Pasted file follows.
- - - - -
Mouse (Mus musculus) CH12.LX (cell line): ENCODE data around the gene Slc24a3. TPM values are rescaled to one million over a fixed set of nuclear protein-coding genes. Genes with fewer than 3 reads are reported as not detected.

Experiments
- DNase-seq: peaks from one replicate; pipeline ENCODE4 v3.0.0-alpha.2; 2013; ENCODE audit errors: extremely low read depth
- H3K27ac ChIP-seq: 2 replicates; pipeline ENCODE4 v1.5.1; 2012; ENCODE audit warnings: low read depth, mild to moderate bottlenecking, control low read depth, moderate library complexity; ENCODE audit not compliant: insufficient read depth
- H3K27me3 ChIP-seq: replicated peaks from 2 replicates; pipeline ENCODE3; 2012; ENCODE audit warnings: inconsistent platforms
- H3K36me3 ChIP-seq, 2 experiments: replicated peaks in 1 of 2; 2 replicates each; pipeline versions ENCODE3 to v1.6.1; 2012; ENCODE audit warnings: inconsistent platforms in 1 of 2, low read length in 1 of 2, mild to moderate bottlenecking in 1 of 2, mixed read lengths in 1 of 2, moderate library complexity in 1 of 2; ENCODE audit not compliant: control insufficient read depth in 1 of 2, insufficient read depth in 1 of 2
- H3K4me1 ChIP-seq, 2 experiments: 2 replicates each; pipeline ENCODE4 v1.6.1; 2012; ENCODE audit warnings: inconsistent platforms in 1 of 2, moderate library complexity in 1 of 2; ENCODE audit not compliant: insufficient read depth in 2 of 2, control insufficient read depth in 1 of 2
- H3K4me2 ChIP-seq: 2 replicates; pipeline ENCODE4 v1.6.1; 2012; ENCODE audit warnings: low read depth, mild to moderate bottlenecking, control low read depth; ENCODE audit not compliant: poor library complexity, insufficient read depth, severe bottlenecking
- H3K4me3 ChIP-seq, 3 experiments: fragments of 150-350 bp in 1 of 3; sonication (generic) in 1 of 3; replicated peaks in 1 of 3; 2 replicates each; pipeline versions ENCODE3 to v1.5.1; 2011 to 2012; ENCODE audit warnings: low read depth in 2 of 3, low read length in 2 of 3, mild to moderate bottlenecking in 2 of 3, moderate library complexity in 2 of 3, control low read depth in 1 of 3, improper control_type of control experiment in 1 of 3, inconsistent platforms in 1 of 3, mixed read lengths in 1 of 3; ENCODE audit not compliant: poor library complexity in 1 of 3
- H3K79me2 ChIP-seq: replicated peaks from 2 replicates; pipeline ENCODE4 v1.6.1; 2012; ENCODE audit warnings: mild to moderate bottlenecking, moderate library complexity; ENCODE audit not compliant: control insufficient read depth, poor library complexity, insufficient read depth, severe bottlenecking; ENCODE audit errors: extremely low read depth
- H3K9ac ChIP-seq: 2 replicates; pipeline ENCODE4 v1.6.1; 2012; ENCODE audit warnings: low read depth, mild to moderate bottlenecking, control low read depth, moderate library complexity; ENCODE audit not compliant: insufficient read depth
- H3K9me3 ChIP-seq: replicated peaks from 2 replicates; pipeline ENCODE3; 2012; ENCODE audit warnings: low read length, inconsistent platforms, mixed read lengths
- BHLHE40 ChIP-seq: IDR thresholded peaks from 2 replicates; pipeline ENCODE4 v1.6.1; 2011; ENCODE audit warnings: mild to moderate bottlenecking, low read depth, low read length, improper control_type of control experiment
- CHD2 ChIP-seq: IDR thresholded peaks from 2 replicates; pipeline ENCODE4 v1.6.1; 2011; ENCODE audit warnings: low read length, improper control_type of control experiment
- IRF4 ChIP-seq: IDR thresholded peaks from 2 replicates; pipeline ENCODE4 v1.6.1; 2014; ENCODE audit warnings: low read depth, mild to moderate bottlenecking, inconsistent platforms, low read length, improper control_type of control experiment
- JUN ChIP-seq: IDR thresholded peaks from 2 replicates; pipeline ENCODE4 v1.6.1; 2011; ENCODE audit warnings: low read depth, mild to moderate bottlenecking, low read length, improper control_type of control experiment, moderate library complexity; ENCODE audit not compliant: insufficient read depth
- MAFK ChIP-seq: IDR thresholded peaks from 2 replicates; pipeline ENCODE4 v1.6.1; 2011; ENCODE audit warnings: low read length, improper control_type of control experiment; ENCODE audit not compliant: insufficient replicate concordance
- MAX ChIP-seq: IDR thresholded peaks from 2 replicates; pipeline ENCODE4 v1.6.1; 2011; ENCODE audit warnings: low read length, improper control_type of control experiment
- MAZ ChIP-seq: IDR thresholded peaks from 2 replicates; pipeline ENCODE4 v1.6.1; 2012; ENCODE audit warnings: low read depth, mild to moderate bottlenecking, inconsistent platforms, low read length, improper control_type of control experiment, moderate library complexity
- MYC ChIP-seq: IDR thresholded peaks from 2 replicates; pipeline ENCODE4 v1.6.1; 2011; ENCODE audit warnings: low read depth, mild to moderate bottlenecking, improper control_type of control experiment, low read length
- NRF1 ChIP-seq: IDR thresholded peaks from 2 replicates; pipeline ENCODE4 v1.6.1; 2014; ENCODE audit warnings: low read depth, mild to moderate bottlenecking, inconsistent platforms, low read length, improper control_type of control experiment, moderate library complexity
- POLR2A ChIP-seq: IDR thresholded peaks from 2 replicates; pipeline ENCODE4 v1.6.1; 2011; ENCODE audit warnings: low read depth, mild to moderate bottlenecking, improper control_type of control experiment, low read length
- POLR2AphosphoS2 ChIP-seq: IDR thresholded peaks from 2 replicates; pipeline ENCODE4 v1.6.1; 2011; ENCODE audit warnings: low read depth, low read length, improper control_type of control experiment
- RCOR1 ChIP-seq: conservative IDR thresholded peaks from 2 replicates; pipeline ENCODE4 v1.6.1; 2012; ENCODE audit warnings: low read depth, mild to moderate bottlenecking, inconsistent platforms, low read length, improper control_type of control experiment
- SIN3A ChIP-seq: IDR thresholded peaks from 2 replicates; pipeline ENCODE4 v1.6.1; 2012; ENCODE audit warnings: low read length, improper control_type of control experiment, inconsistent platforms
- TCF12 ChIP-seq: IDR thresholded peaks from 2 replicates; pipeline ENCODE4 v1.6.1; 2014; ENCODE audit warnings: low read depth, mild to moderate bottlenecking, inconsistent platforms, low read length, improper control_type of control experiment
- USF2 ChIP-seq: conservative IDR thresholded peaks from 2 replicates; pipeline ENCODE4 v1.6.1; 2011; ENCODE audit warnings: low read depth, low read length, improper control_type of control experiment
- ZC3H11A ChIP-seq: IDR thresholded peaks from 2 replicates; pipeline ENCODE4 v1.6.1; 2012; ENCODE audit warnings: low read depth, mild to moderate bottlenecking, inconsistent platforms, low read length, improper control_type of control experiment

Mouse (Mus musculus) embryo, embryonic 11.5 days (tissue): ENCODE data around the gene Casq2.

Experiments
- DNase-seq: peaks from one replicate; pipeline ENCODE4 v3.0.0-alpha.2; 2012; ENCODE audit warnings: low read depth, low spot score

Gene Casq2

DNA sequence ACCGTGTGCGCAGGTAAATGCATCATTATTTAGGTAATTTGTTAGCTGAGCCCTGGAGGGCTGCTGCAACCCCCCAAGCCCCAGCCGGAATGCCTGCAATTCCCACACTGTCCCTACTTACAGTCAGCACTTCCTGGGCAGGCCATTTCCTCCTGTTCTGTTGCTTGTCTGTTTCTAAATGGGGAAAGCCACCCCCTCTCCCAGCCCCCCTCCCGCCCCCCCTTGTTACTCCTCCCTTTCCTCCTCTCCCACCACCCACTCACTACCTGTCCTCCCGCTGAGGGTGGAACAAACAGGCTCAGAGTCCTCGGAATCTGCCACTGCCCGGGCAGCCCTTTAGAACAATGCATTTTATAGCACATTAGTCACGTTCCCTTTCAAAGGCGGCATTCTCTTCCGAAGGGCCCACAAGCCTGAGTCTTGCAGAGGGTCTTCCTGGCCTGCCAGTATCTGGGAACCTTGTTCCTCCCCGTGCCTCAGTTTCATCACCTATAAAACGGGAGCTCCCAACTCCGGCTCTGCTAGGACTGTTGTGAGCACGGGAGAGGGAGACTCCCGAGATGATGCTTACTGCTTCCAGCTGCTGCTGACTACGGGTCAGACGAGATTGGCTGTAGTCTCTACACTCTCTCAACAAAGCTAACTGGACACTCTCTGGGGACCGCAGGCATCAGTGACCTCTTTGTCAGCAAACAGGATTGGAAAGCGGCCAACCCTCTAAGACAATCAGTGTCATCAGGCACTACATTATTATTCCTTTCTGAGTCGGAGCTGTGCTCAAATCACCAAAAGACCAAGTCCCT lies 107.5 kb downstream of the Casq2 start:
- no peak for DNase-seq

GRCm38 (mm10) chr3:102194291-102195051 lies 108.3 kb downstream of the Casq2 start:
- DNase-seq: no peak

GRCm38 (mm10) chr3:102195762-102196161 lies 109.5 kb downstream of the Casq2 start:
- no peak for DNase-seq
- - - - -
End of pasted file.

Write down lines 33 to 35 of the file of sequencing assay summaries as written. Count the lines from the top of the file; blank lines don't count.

DNA sequence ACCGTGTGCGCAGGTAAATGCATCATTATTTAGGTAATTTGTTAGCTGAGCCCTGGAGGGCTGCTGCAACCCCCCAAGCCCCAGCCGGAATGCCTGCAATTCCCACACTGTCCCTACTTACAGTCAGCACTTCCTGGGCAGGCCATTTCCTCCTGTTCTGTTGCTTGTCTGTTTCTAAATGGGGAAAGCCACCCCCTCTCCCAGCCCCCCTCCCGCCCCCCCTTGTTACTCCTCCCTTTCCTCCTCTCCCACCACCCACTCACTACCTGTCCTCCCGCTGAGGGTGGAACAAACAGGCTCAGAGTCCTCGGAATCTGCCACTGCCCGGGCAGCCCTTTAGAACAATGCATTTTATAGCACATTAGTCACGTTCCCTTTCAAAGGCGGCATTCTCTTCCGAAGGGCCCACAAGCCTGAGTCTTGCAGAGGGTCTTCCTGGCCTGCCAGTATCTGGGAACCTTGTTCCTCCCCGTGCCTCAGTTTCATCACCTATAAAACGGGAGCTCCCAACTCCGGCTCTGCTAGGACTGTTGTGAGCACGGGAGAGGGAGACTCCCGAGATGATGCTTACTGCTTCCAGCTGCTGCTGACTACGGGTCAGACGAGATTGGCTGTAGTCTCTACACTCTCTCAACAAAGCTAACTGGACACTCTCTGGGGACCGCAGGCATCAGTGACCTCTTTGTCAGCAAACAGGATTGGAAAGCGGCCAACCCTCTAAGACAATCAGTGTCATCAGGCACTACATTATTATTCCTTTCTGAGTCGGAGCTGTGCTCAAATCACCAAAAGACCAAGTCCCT lies 107.5 kb downstream of the Casq2 start:
- no peak for DNase-seq

GRCm38 (mm10) chr3:102194291-102195051 lies 108.3 kb downstream of the Casq2 start: